"A woman of steel, in following Christ"

A testimony to Rosario "Charo" Basterra, who helped begin Opus Dei's apostolic work with women in Nigeria. The story includes an amateur video by Chinenye O.

In Nigeria, elderly people are honored and celebrated when still alive. And even more so at their death. Charo Basterra had a strong constitution and had been going well even into her 80s. So two years ago, on her 90th birthday, there was a great outpouring of gratitude and love and joy from all the people she had helped come closer to God! She responded in a brief video, in which she told us how happy she was with our greetings for her birthday, and her wishes and prayers for us to be faithful to Christ, which in the end is the only truly important thing.

On the evening of Friday, 18 October 2019, Charo passed away in Lagos surrounded by those she loved. Born on the 25 October 1927 in Spain, Charo joined Opus Dei in 1956, and was the oldest of the three Numeraries who came to start the apostolic activities of Opus Dei with women in Nigeria. She arrived on 7 November 1972 at the behest of St Josemaría.

Everyone has stories about how Charo has affected their lives. I would like to share some of them with you here.

Ifeoma describes her as “a woman of steel, undaunted by difficulties, full of faith, loving, dedicated and ambitious for the things of God.

Aunty Charo surrounded by several Nigerian friends

Charo was involved in the beginnings of Opus Dei in Nigeria. She had come six months earlier with Olga Marlin from Nairobi, to do the necessary legwork for opening a Secretarial College in Lagos. Since then, she spent 47 years in Nigeria working tirelessly for the advancement of Nigerian women.

Charo was strong willed. Her conversations were straightforward, often direct and to the point. Thus, she could ruffle feathers, even though she was able to manage this aspect of her character well, such that she made many lasting and warm friendships throughout her life. She also had a somewhat sharp sense of humour, with an infectious laugh. She was slow to accept excuses, "naysayers" and obstacles as permanent, but with a realistic outlook, she was able year after year to "power" so many "miracles" in this quite difficult country.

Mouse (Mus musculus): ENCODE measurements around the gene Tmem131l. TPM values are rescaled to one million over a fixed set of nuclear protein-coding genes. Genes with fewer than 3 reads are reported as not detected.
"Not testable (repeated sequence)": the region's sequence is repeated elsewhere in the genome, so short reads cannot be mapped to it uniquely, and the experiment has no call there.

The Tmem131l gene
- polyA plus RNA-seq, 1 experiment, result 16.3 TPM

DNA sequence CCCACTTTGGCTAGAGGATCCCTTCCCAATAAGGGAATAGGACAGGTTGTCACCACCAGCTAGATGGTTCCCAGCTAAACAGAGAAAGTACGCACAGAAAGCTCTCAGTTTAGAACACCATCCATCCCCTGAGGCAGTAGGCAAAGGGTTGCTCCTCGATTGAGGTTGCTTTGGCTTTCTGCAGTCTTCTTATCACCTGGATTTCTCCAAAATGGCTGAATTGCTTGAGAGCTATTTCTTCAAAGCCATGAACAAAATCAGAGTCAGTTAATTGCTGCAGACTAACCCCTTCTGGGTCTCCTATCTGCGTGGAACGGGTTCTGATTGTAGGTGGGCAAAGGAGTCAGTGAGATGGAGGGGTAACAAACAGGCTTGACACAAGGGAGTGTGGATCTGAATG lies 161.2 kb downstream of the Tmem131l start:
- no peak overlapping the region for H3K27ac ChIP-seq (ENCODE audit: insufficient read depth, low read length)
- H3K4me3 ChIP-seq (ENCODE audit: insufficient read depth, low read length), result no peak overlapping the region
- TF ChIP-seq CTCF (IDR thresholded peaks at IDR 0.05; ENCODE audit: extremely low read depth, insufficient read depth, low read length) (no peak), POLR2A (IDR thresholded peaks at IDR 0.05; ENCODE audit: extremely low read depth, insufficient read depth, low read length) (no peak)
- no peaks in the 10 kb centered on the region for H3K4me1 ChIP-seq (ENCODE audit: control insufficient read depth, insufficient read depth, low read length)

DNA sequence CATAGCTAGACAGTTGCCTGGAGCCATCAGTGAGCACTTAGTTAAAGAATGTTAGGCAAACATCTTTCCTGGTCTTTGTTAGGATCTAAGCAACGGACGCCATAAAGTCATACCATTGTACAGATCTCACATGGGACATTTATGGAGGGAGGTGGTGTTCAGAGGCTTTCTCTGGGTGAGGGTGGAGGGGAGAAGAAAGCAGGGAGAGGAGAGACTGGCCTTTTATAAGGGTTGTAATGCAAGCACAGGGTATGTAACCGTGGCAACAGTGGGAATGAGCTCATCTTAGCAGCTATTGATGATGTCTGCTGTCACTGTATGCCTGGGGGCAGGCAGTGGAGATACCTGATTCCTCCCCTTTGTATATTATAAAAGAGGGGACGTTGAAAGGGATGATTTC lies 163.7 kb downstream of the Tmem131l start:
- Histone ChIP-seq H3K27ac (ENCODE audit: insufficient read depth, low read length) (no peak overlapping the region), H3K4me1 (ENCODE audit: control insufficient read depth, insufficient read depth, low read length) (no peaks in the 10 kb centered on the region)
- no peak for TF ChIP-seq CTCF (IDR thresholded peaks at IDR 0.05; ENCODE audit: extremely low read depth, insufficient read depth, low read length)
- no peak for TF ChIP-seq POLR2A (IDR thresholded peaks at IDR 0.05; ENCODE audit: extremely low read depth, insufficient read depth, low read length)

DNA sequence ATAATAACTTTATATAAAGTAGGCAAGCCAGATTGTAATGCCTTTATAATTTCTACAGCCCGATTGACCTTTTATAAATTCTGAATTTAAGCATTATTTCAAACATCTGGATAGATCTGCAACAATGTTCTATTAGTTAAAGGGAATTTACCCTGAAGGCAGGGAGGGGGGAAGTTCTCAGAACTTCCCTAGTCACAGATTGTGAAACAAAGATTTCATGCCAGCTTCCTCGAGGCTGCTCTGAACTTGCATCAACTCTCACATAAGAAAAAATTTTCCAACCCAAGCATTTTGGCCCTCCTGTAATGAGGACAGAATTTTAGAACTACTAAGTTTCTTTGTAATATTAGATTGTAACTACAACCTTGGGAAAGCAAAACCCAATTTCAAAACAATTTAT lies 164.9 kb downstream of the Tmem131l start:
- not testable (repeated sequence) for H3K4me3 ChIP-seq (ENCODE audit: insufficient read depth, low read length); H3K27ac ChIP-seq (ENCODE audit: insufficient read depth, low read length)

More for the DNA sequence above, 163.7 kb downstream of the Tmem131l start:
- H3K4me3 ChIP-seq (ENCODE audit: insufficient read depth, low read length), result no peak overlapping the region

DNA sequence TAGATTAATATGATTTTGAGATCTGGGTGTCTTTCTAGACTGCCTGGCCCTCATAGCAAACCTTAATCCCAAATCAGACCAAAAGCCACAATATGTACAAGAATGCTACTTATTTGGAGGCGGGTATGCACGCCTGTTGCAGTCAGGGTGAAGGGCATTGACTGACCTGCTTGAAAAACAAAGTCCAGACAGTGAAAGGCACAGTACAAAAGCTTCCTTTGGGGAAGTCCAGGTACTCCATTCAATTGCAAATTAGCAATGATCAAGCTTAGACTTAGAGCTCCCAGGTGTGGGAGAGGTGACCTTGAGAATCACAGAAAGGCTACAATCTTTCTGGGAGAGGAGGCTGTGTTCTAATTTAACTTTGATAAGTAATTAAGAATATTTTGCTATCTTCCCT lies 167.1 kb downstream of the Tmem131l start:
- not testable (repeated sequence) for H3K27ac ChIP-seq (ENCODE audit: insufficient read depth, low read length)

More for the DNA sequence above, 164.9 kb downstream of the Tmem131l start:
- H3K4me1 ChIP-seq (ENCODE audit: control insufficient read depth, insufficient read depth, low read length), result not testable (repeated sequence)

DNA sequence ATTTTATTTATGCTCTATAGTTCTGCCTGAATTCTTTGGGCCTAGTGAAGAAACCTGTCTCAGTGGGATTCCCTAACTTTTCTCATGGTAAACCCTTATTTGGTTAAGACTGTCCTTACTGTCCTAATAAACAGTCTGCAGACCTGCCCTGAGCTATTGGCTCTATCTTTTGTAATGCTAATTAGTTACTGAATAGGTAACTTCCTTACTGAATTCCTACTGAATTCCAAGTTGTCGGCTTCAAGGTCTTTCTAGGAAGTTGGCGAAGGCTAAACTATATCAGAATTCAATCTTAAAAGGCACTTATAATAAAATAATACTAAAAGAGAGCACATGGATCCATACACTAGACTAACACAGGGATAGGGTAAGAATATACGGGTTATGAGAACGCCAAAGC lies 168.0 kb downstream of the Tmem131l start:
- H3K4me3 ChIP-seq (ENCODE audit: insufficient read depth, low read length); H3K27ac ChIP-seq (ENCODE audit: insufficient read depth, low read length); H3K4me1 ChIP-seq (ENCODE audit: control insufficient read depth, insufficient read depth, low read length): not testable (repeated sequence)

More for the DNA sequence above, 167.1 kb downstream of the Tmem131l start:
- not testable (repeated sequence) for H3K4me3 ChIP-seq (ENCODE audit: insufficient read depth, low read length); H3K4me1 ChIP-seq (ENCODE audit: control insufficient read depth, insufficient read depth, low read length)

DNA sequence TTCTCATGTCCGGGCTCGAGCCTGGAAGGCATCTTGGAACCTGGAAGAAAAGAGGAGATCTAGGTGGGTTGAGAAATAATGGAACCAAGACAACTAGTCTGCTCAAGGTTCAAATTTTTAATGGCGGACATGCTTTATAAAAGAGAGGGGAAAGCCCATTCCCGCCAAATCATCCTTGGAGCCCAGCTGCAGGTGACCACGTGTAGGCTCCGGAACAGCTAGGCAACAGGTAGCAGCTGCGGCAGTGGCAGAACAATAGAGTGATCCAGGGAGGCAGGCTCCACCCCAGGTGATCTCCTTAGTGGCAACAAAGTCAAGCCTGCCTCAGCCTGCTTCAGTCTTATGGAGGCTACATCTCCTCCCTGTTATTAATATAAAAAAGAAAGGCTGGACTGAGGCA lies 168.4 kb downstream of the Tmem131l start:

Charo was the quintessential ‘leading by example’ woman. She travelled to different parts of Nigeria and worked not only in the establishment of university residences and schools of hospitality in Ibadan, Enugu and Lagos, but also in the setting up of centres of Opus Dei in a number of places, generously passing on her knowledge and skills in these areas to the students, carpenters and gardeners who worked with her. She also made trips from Lagos to help in the beginnings of Opus Dei's apostolic work with women in Cameroon.

Ali remembers that “one of the things that struck me most in Charo was her simplicity and straightforwardness. She never wanted to attract attention to herself. In a course with her this Easter, I was edified by her punctuality and attendance in all the means of formation.”

Imelda, Bisi, Charo, Chantal and Joan in 2012

Many people were unanimous in their experience of having been edified by Charo’s example. Seeing the piety with which she did the Stations of the Cross, her careful genuflections; and at home, her efforts to clean the house even at her advanced age; going down to the road to wait for a friend who had got lost looking trying to locate her residence, and so on.

After her funeral and reminiscing about her life, Ogene reflected, “I worked with Charo for several years and though at the beginning we had to try to understand each other, in the end, I found that she just approached things in a common-sensical way. And that appealed to me.”

I learnt a lot about sincerity and simplicity from her,” Ngozi recalls. “I’d always thought sincerity was easier for older people till she explained to me sometime in 1992 that it would always be hard! I have been very edified by her saying clearly what the problem was, resting when she needed it and then getting up without a fuss as soon as she felt better. When she was holding posts of government, I was always struck by her directness and clarity. She was frank. Yet I never felt hurt because she had a way of grasping the situation and being understanding.”

There are many stories of Charo helping her friends to improve. Bose said that “she never let my faults pass without letting me know about them and I appreciated it. And she always showed trust in me and prayed for me.

Charo (left), with Tere, Joan and Chantal

With Charo’s death, we reach a certain milestone in the history of the Prelature of Opus Dei in Nigeria. Really, we have always been at this stage: the stage of fidelity, of asking for the grace to be more and working tirelessly for the apostolic growth of the Church. The new thing is that now Charo works with us from heaven.

May her soul and the souls of all the faithful departed through the mercy of God rest in peace. Amen.

by Chiaka Anumudu